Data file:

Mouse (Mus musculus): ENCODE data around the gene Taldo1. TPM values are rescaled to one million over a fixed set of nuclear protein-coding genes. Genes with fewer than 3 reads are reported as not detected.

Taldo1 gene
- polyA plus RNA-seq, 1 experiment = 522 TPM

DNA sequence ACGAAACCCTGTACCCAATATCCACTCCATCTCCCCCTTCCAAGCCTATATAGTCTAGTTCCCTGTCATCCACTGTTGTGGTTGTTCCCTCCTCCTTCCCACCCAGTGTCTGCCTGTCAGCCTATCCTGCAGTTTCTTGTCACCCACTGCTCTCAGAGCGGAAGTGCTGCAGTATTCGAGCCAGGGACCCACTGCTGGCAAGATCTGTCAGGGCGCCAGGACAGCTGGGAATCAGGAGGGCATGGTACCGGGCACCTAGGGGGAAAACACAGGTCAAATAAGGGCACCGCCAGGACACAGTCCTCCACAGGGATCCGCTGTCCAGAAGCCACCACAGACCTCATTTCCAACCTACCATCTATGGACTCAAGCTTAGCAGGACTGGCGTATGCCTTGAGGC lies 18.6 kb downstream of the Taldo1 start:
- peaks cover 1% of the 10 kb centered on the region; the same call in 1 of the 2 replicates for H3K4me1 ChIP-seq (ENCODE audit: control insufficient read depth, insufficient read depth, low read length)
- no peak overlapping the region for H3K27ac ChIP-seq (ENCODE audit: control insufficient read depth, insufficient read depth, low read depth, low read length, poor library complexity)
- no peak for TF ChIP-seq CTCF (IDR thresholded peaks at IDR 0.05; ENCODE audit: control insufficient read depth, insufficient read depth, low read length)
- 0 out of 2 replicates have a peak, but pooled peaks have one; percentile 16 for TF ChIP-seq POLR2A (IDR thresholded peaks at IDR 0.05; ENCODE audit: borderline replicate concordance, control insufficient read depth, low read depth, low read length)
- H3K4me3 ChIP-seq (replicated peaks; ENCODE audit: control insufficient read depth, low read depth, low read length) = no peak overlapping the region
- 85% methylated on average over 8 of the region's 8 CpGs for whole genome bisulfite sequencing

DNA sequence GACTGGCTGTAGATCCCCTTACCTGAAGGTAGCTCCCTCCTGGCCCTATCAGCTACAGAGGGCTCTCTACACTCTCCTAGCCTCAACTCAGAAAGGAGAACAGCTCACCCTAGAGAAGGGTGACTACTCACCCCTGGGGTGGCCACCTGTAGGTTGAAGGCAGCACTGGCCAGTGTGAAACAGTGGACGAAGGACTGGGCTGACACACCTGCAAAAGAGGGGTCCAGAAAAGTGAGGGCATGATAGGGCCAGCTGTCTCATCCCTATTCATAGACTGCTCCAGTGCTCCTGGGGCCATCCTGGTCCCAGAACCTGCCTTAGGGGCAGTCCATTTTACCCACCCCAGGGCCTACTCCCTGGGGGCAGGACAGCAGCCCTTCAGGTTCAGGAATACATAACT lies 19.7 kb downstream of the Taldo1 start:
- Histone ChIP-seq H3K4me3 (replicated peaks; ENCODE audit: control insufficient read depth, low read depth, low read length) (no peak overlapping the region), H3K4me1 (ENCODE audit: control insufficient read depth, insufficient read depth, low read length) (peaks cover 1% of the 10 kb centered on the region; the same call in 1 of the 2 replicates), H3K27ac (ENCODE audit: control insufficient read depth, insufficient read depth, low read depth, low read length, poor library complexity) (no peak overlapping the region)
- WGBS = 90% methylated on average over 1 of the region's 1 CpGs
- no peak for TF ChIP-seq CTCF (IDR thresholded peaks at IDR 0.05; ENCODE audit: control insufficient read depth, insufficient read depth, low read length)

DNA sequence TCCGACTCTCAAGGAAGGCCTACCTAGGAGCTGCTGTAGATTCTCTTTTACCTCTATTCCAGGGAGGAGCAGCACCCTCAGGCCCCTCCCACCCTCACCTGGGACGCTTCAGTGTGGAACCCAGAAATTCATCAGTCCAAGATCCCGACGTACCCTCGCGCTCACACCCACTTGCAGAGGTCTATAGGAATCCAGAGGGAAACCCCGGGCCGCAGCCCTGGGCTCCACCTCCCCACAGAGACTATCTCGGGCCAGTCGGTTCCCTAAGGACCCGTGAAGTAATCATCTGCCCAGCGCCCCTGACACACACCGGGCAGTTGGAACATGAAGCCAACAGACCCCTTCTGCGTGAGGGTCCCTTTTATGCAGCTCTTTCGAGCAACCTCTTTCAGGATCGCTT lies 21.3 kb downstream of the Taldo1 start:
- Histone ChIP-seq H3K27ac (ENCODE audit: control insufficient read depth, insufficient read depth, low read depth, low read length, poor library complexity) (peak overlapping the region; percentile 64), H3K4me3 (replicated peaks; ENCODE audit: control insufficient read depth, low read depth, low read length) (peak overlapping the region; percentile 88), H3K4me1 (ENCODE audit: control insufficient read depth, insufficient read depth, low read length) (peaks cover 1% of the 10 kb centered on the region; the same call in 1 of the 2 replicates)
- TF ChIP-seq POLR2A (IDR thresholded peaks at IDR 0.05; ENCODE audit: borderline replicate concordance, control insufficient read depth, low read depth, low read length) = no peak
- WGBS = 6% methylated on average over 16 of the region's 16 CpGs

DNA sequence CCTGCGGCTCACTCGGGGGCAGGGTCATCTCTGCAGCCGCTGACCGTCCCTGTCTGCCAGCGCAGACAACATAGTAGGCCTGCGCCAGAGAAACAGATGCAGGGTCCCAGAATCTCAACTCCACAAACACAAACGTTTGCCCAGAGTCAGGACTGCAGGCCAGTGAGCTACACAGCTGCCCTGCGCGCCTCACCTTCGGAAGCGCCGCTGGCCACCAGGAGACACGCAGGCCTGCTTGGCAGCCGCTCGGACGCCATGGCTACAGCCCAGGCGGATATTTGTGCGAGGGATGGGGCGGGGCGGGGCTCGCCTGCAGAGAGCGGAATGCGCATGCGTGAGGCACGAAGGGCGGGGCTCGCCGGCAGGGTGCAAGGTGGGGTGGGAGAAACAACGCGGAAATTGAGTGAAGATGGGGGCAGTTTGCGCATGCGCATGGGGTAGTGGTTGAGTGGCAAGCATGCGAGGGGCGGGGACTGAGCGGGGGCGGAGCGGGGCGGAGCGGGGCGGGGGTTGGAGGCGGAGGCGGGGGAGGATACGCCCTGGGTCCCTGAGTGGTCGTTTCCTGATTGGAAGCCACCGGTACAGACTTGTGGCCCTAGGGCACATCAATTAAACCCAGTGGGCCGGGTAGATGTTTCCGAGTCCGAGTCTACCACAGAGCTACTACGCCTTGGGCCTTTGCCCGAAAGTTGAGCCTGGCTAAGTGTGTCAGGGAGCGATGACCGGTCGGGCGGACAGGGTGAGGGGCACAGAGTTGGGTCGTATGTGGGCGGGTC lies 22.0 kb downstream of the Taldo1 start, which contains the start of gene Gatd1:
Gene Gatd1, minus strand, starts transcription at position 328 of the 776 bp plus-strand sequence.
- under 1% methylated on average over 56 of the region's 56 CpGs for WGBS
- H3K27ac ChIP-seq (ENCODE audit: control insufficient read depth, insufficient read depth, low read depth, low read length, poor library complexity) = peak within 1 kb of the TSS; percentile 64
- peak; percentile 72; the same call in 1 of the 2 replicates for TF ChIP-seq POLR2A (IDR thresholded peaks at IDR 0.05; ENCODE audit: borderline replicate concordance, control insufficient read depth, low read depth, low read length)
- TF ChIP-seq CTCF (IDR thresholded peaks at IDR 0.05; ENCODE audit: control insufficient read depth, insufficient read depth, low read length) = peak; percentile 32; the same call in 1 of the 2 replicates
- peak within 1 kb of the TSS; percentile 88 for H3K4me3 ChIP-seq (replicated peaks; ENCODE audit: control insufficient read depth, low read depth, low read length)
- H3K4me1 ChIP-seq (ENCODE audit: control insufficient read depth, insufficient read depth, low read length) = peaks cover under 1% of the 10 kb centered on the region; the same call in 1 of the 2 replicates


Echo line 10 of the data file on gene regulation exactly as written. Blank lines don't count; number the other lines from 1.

- 85% methylated on average over 8 of the region's 8 CpGs for whole genome bisulfite sequencing